Matt Stanovich, Appellant, v. Ante Jurlin and French Sardine Co., a Corporation, Appellees, 227 F.2d 245 (9th Cir. 1955)Annotate this Case
Margolis, McTernan & Branton, Los Angeles, Cal., for appellant.
Allan F. Bullard, San Pedro, Cal., for appellees.
Before HEALY, FEE and CHAMBERS, Circuit Judges.
HEALY, Circuit Judge.
This appeal is from a portion of a judgment in an action brought by appellant, a fisherman, on account of injuries sustained while employed aboard a fishing vessel. The first cause of action set up in the complaint was predicated on negligence under the Jones Act, 46 U.S. C.A. § 688, and the second upon unseaworthiness under the general maritime law. These causes were tried before a jury, and a general verdict was returned awarding appellant damages in the sum of $6,500.
The third count — the only one involved on the appeal — was for maintenance and cure. It was heard by the court sitting in admiralty. The court found that on November 12, 1953, the plaintiff sustained an injury resulting in his immediate separation from the vessel; that he received medical care and attention at the United States Public Health Service Hospital from that date until March 1, 1954, as of which time he had obtained the maximum benefits of his cure; and that he was entitled to recover nothing for maintenance or medical expenses incurred after March 1, 1954. It was stipulated that maintenance was payable at the rate of $5.00 per day, and maintenance at that rate was awarded for the period ending March 1.
In making its findings the court had before it the evidence afforded by the records of the Service. These note that appellant had an artificial leg. They indicate that he had suffered a bruise in the right groin and that no bone damage was found; that continuing improvement occurred through the months of December and January; that a three-month period is ordinarily sufficient for recovery from such injuries as appellant was found to have suffered; and the opinion was expressed that appellant would not be able again to do fishing work. An entry of February 26, 1954 reads: "Maximum hospital benefits. Discharged. Diagnosis, contusion of muscles." The final entry of March 1, 1954 states: "Certificate of discharge issued, maximum benefits, permanently unfit for sea duty."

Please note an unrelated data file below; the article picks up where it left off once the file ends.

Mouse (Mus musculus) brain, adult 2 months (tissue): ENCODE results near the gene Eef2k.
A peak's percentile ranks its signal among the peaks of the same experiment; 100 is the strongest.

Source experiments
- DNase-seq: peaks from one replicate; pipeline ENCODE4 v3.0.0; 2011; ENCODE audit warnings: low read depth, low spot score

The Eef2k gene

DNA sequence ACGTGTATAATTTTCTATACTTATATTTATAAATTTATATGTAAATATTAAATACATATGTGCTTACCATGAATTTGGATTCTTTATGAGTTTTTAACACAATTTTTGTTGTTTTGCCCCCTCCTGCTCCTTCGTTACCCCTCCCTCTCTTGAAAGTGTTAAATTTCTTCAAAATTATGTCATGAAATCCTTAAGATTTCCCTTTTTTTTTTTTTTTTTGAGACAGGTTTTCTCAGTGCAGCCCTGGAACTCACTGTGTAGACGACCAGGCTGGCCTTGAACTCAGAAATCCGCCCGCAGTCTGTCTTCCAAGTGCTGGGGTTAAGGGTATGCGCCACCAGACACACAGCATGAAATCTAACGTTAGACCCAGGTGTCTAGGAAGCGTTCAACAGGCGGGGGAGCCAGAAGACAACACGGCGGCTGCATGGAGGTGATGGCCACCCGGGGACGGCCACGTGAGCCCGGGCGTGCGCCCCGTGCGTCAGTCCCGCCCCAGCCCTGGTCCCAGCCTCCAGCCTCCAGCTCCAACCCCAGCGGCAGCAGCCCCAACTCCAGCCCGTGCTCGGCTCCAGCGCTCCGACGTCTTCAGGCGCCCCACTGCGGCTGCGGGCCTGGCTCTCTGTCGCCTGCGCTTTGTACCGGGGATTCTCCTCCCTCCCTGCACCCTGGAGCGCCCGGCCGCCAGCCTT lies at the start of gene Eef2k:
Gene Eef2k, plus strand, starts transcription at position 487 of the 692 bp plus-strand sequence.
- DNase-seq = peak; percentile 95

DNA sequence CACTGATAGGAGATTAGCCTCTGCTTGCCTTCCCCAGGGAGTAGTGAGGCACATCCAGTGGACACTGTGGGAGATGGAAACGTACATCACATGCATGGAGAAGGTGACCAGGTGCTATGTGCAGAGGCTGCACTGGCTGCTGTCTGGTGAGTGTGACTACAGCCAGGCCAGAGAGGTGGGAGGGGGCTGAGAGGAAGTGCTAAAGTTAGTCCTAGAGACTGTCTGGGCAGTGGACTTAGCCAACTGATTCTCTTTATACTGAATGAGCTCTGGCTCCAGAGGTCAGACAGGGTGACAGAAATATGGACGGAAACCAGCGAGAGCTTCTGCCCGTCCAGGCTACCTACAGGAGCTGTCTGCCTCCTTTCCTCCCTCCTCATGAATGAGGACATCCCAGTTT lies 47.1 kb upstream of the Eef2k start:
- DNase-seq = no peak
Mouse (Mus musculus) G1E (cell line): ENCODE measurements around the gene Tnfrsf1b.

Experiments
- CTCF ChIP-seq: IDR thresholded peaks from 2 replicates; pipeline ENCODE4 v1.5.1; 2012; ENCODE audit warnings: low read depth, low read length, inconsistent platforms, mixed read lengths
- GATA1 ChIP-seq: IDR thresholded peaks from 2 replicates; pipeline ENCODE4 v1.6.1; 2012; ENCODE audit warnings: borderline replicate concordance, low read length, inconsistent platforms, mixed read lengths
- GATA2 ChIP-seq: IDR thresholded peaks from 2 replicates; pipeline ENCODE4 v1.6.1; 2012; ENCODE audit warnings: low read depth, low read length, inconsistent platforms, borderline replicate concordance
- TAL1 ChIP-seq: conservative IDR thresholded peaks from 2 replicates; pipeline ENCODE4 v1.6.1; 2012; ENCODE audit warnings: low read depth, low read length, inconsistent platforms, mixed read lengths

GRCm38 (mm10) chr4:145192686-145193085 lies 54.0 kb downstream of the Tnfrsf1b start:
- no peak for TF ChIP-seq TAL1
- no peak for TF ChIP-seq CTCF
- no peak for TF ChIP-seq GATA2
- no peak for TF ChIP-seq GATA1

Following his discharge by the Service, over a period of about six months, appellant sought and received medical care and treatment from a Dr. Alban, who testified on his behalf. On the point whether appellant was permanently unfit for sea duty the doctor apparently was in agreement with the Service. However he said that appellant's condition had undergone substantial improvement because of his treatment. As one of several reasons for so thinking he cited a statement of his patient to the effect that his condition had improved 80 per cent during the period.
Counsel argue that the testimony of Dr. Alban was undisputed and that the court was in error in failing to award appellant further maintenance and the amount of Alban's charges. But the court was not obliged to believe or accept the doctor's testimony. It was free to give greater credence to the findings of the Public Health Service physicians, and obviously did so. A point is attempted to be made with respect to the court's finding that the treatment received by appellant after March 1 "was only palliative in nature." Dictionary definitions of the word "palliate" are called to our attention indicating that the term embraces a wide field and has some broad connotations. On looking into Webster we observe that one of the meanings given the word is "to ease without curing." Considering the findings as a whole we entertain no doubt that the court used the word in its latter sense.
The first two counts of appellants complaint alleged pain and suffering and sought an award on account thereof. It is but just to assume that the jury took this aspect of the case into account and that its verdict in part reflects an award in respect of those items. Appellant is not entitled to a double recovery.